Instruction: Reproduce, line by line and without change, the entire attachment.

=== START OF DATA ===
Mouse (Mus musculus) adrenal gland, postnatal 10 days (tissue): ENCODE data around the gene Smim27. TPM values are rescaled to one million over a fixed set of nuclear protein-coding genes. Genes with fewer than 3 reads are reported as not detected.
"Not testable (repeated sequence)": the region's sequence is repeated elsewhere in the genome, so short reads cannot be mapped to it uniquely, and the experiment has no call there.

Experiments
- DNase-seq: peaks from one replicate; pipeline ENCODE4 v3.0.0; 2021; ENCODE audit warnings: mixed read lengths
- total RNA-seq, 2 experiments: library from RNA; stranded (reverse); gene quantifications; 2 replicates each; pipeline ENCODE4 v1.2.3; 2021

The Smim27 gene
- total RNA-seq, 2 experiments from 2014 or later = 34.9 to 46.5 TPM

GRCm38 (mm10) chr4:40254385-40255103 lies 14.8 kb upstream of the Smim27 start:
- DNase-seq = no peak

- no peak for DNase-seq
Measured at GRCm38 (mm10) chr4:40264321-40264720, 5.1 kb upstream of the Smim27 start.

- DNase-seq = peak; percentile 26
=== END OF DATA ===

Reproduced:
Mouse (Mus musculus) adrenal gland, postnatal 10 days (tissue): ENCODE data around the gene Smim27. TPM values are rescaled to one million over a fixed set of nuclear protein-coding genes. Genes with fewer than 3 reads are reported as not detected.
"Not testable (repeated sequence)": the region's sequence is repeated elsewhere in the genome, so short reads cannot be mapped to it uniquely, and the experiment has no call there.

Experiments
- DNase-seq: peaks from one replicate; pipeline ENCODE4 v3.0.0; 2021; ENCODE audit warnings: mixed read lengths
- total RNA-seq, 2 experiments: library from RNA; stranded (reverse); gene quantifications; 2 replicates each; pipeline ENCODE4 v1.2.3; 2021

The Smim27 gene
- total RNA-seq, 2 experiments from 2014 or later = 34.9 to 46.5 TPM

GRCm38 (mm10) chr4:40254385-40255103 lies 14.8 kb upstream of the Smim27 start:
- DNase-seq = no peak

- no peak for DNase-seq
Measured at GRCm38 (mm10) chr4:40264321-40264720, 5.1 kb upstream of the Smim27 start.

- DNase-seq = peak; percentile 26